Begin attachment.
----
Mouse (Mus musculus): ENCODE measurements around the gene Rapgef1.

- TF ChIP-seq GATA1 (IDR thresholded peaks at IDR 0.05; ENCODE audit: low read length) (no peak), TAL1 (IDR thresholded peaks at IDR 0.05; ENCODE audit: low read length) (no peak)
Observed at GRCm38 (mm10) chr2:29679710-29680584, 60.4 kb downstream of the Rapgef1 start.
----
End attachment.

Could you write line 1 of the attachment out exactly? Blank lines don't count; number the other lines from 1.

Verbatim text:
Mouse (Mus musculus): ENCODE measurements around the gene Rapgef1.